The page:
Bill Lee, jazz musician and father of Spike Lee, dies aged 94
Bill Lee, the jazz musician who played with Bob Dylan and Aretha Franklin and was the father of Spike Lee, has died aged 94.
The musician died at his Brooklyn home yesterday (May 24), according to a publicist for Spike Lee, confirmed to The New York Times. No cause of death was revealed.
The composer and bassist scored the music for four of Spike’s earlier films including 1989’s Do The Right Thing and songs on 1991’s Jungle Fever.
Throughout his career, the session bassist performed with artists like Simon and Garfunkel and Harry Belafonte, also featuring on recorded albums with Odetta, Cat Stevens, Woody Guthrie and more.
Some of his most notable musical appearances include Dylan’s ‘It’s All Over Now, Baby Blue’ on which he played guitar and harmonica, and Franklin’s 1961 debut ‘Aretha’.
Lee also composed his son’s films including She’s Gotta Have It (1986), School Daze (1988) and Mo’ Better Blues (1990).
Spike Lee has since posted a series of tributes to his Instagram page in memory of his father, including a picture of the vinyl album cover for the Do The Right Thing score.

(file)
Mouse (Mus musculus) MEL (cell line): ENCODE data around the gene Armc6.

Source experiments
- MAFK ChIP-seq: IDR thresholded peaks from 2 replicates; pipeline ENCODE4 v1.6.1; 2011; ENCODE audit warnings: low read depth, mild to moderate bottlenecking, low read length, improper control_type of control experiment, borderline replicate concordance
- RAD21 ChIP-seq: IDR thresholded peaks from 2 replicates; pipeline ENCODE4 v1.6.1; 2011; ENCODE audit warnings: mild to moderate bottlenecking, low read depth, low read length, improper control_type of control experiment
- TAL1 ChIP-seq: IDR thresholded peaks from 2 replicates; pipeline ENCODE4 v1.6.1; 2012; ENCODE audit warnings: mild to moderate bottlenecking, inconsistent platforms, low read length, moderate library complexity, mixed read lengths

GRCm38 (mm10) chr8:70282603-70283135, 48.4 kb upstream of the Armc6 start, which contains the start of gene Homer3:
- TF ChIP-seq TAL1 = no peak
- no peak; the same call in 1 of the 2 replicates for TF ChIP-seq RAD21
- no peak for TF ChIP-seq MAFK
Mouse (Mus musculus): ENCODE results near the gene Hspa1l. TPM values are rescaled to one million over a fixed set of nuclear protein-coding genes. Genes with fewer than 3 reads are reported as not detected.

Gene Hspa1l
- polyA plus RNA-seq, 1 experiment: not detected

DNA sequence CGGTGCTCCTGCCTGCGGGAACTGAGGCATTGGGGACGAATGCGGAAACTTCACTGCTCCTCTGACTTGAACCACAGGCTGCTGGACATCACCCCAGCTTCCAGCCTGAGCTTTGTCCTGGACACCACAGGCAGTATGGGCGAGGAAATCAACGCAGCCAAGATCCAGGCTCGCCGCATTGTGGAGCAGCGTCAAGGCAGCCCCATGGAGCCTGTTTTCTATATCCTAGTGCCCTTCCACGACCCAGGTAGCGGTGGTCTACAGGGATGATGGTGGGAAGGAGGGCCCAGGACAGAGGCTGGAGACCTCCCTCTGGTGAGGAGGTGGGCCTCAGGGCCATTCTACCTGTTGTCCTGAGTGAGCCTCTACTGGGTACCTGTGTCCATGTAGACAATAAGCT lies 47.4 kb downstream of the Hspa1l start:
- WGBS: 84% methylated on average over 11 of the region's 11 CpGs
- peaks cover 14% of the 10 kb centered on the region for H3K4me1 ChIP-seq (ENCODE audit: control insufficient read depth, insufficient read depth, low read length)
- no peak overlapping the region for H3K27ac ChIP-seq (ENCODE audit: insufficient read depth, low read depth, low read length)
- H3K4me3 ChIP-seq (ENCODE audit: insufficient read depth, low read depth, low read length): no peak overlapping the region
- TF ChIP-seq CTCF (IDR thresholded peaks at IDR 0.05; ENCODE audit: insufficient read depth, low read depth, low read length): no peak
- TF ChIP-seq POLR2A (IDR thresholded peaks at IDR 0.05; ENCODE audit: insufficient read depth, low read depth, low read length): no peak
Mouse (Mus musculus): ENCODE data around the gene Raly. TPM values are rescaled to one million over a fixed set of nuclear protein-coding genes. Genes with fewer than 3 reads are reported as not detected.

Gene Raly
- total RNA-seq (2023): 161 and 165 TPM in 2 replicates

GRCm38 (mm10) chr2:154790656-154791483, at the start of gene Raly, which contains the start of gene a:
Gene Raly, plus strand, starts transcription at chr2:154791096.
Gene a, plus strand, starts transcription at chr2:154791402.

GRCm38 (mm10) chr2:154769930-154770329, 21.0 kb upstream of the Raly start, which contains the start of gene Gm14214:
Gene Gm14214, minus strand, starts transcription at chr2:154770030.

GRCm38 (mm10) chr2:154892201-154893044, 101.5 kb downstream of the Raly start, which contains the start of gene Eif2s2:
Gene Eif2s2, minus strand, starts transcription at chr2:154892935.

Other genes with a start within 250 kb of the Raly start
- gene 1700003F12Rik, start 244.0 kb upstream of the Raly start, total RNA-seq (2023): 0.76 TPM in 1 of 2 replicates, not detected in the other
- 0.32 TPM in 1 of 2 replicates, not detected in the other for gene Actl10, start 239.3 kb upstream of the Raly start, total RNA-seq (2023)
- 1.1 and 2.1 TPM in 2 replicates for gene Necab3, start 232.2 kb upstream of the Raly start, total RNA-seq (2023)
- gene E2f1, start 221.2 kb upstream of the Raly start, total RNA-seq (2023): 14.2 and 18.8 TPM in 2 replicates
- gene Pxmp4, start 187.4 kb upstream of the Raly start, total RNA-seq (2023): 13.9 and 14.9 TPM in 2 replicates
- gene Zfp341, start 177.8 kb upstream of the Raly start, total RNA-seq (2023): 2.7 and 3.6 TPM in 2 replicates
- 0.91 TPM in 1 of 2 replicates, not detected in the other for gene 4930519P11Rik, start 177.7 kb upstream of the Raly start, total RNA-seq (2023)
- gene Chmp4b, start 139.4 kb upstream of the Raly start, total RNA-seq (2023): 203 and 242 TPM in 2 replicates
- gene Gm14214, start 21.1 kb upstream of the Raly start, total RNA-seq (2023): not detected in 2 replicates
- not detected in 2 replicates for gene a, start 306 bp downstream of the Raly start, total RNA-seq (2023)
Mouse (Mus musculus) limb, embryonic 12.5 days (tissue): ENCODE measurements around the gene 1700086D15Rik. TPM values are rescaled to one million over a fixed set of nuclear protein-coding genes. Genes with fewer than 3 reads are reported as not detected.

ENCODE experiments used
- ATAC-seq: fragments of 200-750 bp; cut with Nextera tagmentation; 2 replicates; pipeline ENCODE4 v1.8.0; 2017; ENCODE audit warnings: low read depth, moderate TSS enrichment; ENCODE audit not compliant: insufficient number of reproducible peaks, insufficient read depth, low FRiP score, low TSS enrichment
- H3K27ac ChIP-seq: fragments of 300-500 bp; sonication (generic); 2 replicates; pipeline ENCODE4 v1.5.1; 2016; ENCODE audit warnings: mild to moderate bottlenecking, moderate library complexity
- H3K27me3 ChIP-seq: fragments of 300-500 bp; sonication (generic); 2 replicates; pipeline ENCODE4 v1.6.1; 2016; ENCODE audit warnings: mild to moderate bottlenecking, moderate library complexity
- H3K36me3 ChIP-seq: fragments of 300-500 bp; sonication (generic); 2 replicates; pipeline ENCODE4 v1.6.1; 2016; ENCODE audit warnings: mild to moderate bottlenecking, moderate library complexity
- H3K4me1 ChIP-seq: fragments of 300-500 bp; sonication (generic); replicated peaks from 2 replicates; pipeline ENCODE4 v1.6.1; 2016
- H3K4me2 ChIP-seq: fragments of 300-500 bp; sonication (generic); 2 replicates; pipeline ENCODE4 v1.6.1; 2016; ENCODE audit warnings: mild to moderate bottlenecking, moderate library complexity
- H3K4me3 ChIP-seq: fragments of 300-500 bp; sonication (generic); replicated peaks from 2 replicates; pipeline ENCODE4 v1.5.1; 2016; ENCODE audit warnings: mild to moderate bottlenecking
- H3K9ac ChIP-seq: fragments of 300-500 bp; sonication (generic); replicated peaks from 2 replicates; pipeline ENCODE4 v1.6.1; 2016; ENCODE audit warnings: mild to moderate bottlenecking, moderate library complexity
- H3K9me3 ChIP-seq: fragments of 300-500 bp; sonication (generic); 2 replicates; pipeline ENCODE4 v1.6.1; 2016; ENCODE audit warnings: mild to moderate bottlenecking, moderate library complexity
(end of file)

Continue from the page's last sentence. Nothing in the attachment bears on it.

“Beautiful music lives forever,” he wrote in another post.
Figures from the entertainment industry extended their condolences to Lee, including Kerry Washington, Terry Crews and Lin-Manuel Miranda.
“Everything I know about jazz I got from my father,” Spike Lee told The New York Times in 1990.
”I saw his integrity, how he was not going to play just any kind of music, no matter how much money he could make.”
Lee passed on the same day as Tina Turner, who died peacefully at the age of 83 after a long illness in her home in Kusnacht near Zurich, Switzerland”.
Last month, Belafonte – the calypso singer best known for his signature song ‘Day-O (The Banana Boat Song)’, as well as his civil rights activism – died at the age of 96.